Showing posts from August, 2011

It's No Wonder...

Almost two weeks ago, a blogger going by "Wondertwisted" wrote a blog post titled A 'Dear John' Letter to Unitarian Universalism.  (Her real name appears to be "Cindy" based on the responses to the post, but since I'm a Cindy, that's confusing, so we'll call her "WT.")  In her post, WT outlines the reasons why she's leaving Unitarian Universalism.  The blog post immediately got a lot of my colleagues talking about it, mostly on Facebook as they posted up the piece.  I've been thinking about WT's post since then, and am still not really ready to put out a full response, but here goes for a bit anyway.

I understand what it is my colleagues are saying when they are sympathizing with Wondertwisted.  They see in her post a desire for a deeper spiritual experience in Unitarian Universalism.  It's connected to the "Language of Reverence" discussions that went around a few years ago and the "Whose Are We" di…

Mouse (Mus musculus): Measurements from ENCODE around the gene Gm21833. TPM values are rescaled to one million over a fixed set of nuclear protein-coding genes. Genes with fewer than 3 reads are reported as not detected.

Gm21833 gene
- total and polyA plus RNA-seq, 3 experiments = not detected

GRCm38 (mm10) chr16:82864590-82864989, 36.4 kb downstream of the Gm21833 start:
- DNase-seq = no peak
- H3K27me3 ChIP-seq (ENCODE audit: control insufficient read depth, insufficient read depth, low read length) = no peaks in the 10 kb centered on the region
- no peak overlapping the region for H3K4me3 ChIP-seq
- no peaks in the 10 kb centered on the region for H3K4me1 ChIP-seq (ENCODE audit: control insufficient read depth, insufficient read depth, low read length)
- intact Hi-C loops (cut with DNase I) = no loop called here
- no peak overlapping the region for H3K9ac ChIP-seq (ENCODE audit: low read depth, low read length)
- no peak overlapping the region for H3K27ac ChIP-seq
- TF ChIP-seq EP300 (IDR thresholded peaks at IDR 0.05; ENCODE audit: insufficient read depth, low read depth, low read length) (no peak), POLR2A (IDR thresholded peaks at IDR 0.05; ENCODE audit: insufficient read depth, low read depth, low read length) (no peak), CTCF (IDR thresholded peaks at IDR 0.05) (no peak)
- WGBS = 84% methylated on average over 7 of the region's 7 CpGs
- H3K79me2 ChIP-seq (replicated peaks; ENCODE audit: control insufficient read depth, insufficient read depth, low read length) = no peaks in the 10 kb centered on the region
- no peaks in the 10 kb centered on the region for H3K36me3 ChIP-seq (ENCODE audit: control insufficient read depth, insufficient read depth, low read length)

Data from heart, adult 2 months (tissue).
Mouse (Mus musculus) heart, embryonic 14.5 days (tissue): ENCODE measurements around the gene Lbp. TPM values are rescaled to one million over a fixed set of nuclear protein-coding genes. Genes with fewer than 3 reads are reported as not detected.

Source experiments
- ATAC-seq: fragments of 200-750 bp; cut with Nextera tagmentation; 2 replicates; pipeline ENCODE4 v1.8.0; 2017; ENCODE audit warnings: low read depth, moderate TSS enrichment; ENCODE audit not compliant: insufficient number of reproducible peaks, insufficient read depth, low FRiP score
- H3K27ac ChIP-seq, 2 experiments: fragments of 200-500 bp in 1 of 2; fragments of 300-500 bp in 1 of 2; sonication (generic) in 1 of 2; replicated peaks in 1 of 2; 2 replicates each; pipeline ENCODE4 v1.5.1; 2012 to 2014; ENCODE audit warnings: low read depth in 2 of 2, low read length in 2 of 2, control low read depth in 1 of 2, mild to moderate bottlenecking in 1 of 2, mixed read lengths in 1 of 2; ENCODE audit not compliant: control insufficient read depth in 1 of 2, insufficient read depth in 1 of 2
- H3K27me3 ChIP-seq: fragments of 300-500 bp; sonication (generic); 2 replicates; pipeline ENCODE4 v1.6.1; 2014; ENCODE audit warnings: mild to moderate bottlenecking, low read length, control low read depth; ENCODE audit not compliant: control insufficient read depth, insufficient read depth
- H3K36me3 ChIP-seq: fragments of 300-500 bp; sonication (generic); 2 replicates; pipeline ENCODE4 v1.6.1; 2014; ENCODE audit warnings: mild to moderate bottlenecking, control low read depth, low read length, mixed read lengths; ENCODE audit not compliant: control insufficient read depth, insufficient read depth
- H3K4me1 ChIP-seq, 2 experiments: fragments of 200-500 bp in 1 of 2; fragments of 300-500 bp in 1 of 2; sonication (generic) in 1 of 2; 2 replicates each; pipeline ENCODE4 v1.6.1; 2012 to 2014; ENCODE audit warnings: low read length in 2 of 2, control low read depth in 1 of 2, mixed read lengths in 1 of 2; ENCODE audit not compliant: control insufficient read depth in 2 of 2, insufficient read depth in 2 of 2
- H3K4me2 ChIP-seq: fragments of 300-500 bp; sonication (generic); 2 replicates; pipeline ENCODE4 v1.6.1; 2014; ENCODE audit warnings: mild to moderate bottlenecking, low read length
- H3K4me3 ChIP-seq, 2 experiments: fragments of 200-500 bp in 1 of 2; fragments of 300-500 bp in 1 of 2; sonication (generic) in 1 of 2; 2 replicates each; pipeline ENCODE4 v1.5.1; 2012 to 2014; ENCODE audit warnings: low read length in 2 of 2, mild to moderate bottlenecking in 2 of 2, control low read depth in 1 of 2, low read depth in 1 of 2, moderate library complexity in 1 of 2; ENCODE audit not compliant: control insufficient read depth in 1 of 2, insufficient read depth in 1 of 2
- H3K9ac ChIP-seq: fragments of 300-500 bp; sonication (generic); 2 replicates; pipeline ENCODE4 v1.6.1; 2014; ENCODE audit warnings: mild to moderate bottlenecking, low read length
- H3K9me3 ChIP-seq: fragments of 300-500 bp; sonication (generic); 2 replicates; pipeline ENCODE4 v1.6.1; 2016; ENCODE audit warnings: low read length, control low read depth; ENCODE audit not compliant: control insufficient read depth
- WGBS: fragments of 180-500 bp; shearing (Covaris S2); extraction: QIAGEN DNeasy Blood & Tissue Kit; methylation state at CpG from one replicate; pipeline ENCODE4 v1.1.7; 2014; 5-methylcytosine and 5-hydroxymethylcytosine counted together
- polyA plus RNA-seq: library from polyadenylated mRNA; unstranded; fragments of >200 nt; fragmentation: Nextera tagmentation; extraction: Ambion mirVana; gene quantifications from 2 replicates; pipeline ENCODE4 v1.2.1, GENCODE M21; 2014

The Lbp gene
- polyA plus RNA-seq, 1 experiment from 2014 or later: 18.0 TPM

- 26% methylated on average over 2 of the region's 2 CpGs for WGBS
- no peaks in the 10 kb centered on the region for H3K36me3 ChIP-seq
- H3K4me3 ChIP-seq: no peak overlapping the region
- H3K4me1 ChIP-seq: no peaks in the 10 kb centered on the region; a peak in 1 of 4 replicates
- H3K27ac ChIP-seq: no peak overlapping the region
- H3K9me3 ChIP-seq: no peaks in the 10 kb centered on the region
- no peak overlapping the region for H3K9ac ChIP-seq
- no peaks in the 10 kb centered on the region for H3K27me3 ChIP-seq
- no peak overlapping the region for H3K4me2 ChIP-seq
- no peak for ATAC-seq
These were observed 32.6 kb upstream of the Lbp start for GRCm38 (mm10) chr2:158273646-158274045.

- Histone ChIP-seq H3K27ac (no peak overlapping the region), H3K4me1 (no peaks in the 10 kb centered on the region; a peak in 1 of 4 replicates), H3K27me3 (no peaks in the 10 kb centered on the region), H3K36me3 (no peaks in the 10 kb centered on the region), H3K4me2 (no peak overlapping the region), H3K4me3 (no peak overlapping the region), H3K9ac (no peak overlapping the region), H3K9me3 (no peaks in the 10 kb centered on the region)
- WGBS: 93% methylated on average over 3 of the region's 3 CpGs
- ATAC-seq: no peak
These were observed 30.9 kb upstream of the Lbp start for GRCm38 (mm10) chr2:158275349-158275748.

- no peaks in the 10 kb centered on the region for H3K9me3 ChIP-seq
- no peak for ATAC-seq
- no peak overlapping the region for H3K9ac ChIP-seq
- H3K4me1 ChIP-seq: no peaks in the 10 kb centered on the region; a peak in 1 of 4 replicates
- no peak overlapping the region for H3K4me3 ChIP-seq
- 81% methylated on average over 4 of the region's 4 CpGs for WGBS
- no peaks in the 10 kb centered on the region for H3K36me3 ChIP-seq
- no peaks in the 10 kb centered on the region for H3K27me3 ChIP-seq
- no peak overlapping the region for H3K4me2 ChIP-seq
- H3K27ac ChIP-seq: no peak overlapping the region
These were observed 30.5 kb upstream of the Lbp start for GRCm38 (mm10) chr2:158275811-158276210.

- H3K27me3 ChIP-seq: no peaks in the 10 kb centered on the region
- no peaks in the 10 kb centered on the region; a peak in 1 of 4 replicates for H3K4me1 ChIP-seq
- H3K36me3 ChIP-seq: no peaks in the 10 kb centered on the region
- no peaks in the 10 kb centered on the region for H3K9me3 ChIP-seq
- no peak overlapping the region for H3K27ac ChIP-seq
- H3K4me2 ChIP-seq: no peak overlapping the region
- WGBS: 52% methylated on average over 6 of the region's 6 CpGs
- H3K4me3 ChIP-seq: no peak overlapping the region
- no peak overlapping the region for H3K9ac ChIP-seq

Pronoun Usage: Where Grammar and Justice Meet

As many of you may be aware, I have my bachelor's and an M.A. in English literature, and I often teach introduction to composition at the local community college in addition to ministry.  I'm teaching again this fall, and am thinking over my point of view about pronouns, specifically the use of "they" as a singular gender-neutral third-person pronoun.

My previous perspective had been that I was there to teach them to abide by the MLA style, and that the MLA style did not (yet) allow for the singular use of "they."  Therefore, I have been marking this as a pronoun/noun error on papers for years.  As far as I can determine, the MLA, Chicago, and APA style manuals all still recommend "he or she" or "he/she" or making the subject plural.  The Chicago Style Manual states:
A singular antecedent requires a singular referent pronoun. Because he is no longer accepted as a generic pronoun referring to a person of either sex, it has become common in…